Spider Bite Cures Paralyzed Man: Miracle or Bad Reporting?

It sounds like something out of the pages of The Weekly World News, right next to an alien abduction story: Paralyzed California man bit by brown recluse spider walks again. Only it was reported for real last week on CNN, ABC, NBC and CBS.

Yes, a miracle — a miracle this could make the evening news, for this was a phenomenally poorly reported story bereft of the simplest of fact-checking. Of the three basic facts reported by these apparently professional journalists — paralyzed man, brown recluse spider, and walking — two are surely false.

Yet more than just another example of lousy broadcast journalism, such stories bring false hopes and even danger to those desperate enough to experiment with venom to cure their paralysis.

Talk to a doctor

Here's the full story as sort-of reported: A man named David Blancarte of either Modesto or Manteca, Calif. (reports vary), who was either paralyzed or confined to a wheelchair (reports vary) after a motorcycle accident either 20 or 21 years ago (reports vary), was bitten by a brown recluse spider two years ago and sought treatment in a hospital. An unnamed nurse there noticed muscle spasms; concluded his nerves were just "asleep"; ordered tests; got him to rehab; and got him walking again.

"Extraordinary claims require extraordinary evidence," the late astronomer Carl Sagan liked to say. None of the news reports, however, included a doctor or scientist commenting on the possibility of a spider curing paralysis, let alone confirming Blancarte's recollection of the medical facts.

I'm not saying this guy wasn't in a bad way for 20-some years. What likely happened was that Blancarte's legs weren't completely paralyzed and, in fact, were slowly healing. A bite of some sort — more on this below — got him to a hospital, where medical professionals realized that there was nerve and muscle activity unrelated to the bite. Through physical therapy he slowly regained the ability to walk, albeit with a walker.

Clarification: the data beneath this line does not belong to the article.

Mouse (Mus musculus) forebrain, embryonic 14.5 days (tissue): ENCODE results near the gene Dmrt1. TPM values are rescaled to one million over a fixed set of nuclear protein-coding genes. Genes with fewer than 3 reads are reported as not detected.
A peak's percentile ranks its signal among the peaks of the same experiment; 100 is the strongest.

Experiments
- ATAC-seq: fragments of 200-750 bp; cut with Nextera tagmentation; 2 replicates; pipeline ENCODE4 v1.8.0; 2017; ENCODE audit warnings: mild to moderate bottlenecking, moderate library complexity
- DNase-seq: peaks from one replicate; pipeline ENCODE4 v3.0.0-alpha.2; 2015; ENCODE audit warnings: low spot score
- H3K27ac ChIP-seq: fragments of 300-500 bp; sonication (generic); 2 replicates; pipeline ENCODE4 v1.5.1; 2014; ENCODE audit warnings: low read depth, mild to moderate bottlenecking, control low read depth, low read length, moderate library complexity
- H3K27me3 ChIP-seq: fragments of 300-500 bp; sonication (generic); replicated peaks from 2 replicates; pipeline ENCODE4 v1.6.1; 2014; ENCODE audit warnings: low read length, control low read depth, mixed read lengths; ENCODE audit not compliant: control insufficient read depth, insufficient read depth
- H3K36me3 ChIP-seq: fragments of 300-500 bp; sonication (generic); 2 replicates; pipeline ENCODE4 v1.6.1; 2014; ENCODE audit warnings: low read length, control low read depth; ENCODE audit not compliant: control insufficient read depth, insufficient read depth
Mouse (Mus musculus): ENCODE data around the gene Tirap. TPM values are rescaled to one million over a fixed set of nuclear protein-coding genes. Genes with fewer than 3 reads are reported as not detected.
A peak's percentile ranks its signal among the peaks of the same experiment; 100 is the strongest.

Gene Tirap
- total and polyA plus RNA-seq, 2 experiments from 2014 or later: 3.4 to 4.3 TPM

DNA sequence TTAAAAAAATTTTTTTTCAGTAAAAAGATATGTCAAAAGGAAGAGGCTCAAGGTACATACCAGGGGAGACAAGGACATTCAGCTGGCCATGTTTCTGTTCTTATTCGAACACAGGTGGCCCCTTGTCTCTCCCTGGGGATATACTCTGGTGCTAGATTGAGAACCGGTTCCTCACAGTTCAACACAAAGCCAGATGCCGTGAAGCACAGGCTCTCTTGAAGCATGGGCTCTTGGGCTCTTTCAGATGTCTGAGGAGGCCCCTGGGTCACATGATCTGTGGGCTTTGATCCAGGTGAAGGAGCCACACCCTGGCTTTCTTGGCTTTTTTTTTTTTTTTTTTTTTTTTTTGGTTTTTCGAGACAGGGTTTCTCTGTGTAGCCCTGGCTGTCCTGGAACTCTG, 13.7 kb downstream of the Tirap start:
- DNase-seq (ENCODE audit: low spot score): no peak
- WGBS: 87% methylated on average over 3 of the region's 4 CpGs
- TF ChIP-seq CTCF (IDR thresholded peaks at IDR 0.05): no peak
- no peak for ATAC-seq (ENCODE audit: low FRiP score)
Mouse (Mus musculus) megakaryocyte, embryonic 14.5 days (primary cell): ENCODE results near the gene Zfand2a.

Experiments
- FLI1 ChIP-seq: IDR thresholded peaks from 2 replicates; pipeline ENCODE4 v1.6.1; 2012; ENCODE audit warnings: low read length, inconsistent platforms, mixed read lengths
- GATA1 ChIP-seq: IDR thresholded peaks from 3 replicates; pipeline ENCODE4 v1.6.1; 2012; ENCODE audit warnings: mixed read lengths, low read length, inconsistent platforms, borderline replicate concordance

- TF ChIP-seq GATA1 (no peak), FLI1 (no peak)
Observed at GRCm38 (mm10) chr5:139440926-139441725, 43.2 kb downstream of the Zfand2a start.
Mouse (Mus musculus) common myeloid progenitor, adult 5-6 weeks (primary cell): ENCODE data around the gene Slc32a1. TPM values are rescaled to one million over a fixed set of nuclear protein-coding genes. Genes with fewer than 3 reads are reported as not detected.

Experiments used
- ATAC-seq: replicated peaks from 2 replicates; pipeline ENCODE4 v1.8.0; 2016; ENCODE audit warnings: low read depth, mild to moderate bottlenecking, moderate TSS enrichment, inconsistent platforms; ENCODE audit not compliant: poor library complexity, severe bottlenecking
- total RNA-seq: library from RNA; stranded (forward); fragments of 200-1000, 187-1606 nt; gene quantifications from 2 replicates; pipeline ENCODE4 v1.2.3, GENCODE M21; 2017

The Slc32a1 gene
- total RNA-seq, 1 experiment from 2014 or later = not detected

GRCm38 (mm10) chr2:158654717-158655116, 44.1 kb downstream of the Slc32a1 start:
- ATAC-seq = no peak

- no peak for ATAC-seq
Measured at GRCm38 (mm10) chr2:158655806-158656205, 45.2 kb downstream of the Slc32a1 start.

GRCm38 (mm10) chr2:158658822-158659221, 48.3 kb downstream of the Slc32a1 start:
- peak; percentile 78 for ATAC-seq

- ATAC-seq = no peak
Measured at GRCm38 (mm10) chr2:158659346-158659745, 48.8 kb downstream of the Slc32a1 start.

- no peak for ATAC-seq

Good for him. What a great stroke of luck. But that's a far cry from headlines such as "NorCal Paraplegic Cured by Spider Bite."

Talk to your local arachnologists

There's a touch of Spider-Man in this tale, with the venom of a spider imparting superhuman powers. But the journalists' spider senses weren't tingling enough to understand that there are no brown recluse spiders in California. These tiny spiders — no bigger than a quarter, legs and all — are rarely seen west of the Rockies, inhabiting the Midwest from Texas up to Canada.

Chances are, it wasn't even a spider that bit Blancarte. As reported in a 2005 article in the New England Journal of Medicine, 80 percent of patients seeking medical care for a spider bite were actually bitten by something far more benign, such as a tick, flea or beetle.

The brown recluse spider, in particular, gets a bum rap. As the name implies, these spiders aren't aggressive and don't like to be around anyone. In the states that do have lots of them, reports of bites are rare or non-existent. Yet in states that don't have them, such as California or Colorado, reports of bites number in the hundreds, according to a study in the journal Toxicon led by Rick Vetter of University of California, Riverside, who seems to be on a crusade to stop myths about spider bites.

Alas, there's a new twist to this strange story. Blancarte can walk but apparently he can't run from the law. With his sudden fame alerting police to his whereabouts, Blancarte was arrested last week on a contempt-of-court charge stemming from a domestic violence case — that is if you believe the news reports.

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Christopher Wanjek is the author of the books "Bad Medicine" and "Food At Work." His column, Bad Medicine, appears each Tuesday on LiveScience.

Christopher Wanjek
Live Science Contributor

Christopher Wanjek is a Live Science contributor and a health and science writer. He is the author of three science books: Spacefarers (2020), Food at Work (2005) and Bad Medicine (2003). His "Food at Work" book and project, concerning workers' health, safety and productivity, was commissioned by the U.N.'s International Labor Organization. For Live Science, Christopher covers public health, nutrition and biology, and he has written extensively for The Washington Post and Sky & Telescope among others, as well as for the NASA Goddard Space Flight Center, where he was a senior writer. Christopher holds a Master of Health degree from Harvard School of Public Health and a degree in journalism from Temple University.